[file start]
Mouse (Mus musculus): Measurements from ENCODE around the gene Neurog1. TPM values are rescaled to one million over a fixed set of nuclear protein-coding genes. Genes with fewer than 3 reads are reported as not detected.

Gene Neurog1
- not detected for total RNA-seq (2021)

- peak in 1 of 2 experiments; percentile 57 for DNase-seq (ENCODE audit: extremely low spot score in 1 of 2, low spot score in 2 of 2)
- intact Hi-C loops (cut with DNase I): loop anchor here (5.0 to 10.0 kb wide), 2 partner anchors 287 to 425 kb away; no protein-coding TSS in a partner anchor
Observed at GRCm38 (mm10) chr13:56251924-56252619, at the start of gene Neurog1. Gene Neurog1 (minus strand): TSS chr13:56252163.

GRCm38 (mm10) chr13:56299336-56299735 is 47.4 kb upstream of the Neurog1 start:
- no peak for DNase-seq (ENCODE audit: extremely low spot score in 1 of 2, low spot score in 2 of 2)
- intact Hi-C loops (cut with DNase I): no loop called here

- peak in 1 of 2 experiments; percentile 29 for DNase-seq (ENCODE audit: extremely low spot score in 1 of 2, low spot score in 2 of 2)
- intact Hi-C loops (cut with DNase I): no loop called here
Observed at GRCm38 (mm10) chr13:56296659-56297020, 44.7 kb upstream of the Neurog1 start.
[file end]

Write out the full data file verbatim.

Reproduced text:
Mouse (Mus musculus): Measurements from ENCODE around the gene Neurog1. TPM values are rescaled to one million over a fixed set of nuclear protein-coding genes. Genes with fewer than 3 reads are reported as not detected.

Gene Neurog1
- not detected for total RNA-seq (2021)

- peak in 1 of 2 experiments; percentile 57 for DNase-seq (ENCODE audit: extremely low spot score in 1 of 2, low spot score in 2 of 2)
- intact Hi-C loops (cut with DNase I): loop anchor here (5.0 to 10.0 kb wide), 2 partner anchors 287 to 425 kb away; no protein-coding TSS in a partner anchor
Observed at GRCm38 (mm10) chr13:56251924-56252619, at the start of gene Neurog1. Gene Neurog1 (minus strand): TSS chr13:56252163.

GRCm38 (mm10) chr13:56299336-56299735 is 47.4 kb upstream of the Neurog1 start:
- no peak for DNase-seq (ENCODE audit: extremely low spot score in 1 of 2, low spot score in 2 of 2)
- intact Hi-C loops (cut with DNase I): no loop called here

- peak in 1 of 2 experiments; percentile 29 for DNase-seq (ENCODE audit: extremely low spot score in 1 of 2, low spot score in 2 of 2)
- intact Hi-C loops (cut with DNase I): no loop called here
Observed at GRCm38 (mm10) chr13:56296659-56297020, 44.7 kb upstream of the Neurog1 start.